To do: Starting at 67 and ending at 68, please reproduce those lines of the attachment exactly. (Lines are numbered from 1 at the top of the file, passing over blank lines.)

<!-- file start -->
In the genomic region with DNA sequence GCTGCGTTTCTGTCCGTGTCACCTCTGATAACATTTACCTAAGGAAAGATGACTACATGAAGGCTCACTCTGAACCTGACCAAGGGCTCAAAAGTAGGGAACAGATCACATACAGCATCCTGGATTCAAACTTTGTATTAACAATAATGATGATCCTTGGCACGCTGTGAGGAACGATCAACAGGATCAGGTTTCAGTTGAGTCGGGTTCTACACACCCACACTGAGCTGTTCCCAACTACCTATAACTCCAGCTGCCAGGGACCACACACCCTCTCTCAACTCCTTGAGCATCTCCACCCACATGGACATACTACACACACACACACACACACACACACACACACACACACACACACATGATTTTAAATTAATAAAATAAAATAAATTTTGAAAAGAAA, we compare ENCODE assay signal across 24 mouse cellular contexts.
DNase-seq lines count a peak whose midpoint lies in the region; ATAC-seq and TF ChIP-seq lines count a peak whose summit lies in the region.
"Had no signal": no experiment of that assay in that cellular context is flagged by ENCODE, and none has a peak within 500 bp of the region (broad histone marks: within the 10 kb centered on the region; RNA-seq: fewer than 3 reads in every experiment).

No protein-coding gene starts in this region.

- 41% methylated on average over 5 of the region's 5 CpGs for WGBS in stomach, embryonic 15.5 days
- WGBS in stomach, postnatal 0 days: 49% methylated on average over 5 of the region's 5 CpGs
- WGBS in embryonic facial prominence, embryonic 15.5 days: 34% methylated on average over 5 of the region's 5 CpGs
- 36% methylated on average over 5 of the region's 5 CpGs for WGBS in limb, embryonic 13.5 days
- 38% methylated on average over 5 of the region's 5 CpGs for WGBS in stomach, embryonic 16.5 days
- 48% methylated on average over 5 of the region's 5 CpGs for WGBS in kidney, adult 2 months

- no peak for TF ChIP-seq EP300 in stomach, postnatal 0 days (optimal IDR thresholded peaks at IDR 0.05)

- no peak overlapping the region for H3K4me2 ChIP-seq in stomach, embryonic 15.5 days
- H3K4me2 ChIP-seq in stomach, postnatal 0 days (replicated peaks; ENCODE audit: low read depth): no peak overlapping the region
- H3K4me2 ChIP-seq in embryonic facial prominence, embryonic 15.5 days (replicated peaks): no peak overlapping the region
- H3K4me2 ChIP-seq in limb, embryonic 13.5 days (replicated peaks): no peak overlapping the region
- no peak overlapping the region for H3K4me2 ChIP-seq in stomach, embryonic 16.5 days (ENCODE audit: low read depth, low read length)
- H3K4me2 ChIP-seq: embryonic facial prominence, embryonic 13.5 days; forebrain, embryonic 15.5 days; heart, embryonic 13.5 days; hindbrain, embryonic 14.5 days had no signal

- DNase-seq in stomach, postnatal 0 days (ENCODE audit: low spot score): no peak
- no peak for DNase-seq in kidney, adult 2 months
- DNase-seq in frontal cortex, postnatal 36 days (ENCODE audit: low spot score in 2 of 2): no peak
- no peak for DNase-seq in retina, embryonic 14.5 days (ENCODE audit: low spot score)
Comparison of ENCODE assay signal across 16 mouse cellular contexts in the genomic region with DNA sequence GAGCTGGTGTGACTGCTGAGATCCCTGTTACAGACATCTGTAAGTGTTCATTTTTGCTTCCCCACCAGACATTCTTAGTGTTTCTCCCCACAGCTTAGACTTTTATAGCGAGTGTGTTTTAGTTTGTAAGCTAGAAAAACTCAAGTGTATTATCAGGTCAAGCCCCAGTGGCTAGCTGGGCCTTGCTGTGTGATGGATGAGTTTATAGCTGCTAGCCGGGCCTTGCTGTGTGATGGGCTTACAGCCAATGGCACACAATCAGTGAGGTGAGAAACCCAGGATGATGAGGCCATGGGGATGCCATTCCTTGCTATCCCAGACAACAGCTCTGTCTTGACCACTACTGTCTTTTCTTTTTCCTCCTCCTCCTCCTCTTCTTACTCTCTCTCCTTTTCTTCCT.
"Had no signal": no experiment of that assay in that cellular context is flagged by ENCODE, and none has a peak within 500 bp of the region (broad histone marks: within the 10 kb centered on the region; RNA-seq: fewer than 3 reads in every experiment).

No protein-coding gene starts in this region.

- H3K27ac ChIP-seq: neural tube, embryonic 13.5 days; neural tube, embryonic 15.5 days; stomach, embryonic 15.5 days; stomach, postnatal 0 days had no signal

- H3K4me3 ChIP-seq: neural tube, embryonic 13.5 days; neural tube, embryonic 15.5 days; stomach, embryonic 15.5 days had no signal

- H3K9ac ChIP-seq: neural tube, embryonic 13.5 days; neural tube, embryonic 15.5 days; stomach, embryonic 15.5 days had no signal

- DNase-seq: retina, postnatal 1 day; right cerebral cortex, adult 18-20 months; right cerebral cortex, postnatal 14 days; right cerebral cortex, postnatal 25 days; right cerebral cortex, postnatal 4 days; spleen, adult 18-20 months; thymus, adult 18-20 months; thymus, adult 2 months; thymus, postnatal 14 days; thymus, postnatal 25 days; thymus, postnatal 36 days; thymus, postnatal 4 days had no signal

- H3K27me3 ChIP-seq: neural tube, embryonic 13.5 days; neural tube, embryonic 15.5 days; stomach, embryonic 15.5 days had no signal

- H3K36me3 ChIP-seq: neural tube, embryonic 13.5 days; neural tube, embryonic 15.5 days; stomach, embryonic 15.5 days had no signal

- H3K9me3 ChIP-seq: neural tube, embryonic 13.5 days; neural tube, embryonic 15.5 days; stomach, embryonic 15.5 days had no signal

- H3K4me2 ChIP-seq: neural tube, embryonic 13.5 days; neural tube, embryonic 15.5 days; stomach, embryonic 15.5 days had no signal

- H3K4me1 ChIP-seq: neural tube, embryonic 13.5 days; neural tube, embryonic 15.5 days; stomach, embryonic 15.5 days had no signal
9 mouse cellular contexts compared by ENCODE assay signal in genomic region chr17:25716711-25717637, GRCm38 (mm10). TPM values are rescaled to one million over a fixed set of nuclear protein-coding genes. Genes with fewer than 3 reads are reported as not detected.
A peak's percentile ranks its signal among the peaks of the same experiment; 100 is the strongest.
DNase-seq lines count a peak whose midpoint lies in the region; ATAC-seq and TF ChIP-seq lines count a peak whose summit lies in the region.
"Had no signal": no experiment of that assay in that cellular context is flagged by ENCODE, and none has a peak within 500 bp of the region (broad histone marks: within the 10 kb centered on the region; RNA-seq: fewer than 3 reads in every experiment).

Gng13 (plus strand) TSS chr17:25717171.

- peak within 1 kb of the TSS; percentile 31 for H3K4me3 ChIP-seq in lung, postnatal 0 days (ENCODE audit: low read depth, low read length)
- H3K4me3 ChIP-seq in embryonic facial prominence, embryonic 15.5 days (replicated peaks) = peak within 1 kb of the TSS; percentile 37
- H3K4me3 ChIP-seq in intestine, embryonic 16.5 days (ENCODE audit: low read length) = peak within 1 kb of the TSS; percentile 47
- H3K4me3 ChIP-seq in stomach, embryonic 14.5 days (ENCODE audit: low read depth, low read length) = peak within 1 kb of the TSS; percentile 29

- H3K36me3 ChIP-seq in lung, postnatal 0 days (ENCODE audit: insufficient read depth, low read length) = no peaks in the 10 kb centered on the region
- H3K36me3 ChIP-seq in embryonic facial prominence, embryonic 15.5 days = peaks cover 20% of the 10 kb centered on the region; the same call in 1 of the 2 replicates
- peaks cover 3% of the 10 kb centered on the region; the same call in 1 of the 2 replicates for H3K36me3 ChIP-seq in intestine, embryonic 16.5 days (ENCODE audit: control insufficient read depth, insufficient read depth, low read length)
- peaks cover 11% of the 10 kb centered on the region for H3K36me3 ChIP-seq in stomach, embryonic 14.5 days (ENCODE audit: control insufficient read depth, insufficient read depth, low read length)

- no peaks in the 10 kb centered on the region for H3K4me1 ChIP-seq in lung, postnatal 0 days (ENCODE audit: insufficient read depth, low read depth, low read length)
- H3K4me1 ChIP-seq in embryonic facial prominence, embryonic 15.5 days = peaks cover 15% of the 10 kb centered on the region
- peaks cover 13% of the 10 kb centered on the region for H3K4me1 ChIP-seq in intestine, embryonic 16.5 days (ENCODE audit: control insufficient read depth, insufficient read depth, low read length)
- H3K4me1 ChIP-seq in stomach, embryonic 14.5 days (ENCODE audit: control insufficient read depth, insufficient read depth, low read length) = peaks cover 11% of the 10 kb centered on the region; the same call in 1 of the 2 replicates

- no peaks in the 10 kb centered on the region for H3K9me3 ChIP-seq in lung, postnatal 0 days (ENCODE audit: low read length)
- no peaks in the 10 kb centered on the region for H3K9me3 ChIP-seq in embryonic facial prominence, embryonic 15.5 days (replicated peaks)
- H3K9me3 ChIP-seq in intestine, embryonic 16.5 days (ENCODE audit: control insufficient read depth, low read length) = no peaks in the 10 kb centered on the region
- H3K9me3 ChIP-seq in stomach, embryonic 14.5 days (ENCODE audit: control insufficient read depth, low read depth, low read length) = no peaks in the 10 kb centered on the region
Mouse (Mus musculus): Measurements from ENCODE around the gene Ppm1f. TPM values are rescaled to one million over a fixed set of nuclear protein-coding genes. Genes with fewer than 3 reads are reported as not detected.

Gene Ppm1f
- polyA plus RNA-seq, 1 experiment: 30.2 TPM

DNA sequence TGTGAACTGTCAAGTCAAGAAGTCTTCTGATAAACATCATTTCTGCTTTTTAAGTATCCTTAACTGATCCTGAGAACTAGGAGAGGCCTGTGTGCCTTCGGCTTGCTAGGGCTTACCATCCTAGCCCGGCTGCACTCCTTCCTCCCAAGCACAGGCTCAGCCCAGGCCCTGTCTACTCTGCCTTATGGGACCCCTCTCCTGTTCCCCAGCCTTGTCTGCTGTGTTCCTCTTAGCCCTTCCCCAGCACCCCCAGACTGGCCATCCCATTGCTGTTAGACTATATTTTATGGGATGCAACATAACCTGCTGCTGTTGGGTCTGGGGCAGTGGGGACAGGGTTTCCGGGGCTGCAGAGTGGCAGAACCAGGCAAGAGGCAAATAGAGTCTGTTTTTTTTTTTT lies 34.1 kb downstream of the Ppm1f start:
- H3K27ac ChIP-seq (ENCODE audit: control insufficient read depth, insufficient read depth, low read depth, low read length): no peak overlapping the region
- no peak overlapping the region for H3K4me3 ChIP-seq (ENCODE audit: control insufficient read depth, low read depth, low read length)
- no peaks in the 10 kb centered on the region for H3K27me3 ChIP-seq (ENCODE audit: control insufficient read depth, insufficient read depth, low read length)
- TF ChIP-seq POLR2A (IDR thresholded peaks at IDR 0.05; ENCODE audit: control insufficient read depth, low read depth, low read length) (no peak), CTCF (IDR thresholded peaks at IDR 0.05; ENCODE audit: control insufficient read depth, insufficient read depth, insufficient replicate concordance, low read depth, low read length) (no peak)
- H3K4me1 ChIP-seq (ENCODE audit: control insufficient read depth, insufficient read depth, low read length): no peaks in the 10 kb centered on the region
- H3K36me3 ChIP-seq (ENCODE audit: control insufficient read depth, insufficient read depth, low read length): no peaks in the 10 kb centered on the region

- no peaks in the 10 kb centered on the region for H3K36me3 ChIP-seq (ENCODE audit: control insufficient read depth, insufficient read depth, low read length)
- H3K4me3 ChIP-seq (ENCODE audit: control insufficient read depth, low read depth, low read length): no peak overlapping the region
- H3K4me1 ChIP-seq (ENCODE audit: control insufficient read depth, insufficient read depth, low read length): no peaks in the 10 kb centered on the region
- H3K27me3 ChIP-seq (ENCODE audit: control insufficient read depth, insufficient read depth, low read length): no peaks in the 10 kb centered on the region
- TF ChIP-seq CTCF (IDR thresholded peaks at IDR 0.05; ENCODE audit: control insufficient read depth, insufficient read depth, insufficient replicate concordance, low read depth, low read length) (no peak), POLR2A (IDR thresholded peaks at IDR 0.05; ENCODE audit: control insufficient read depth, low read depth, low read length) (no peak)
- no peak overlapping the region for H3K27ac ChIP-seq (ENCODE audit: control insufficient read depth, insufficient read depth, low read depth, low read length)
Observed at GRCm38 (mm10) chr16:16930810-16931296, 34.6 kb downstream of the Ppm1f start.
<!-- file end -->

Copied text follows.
- H3K4me1 ChIP-seq (ENCODE audit: control insufficient read depth, insufficient read depth, low read length): no peaks in the 10 kb centered on the region
- H3K27me3 ChIP-seq (ENCODE audit: control insufficient read depth, insufficient read depth, low read length): no peaks in the 10 kb centered on the region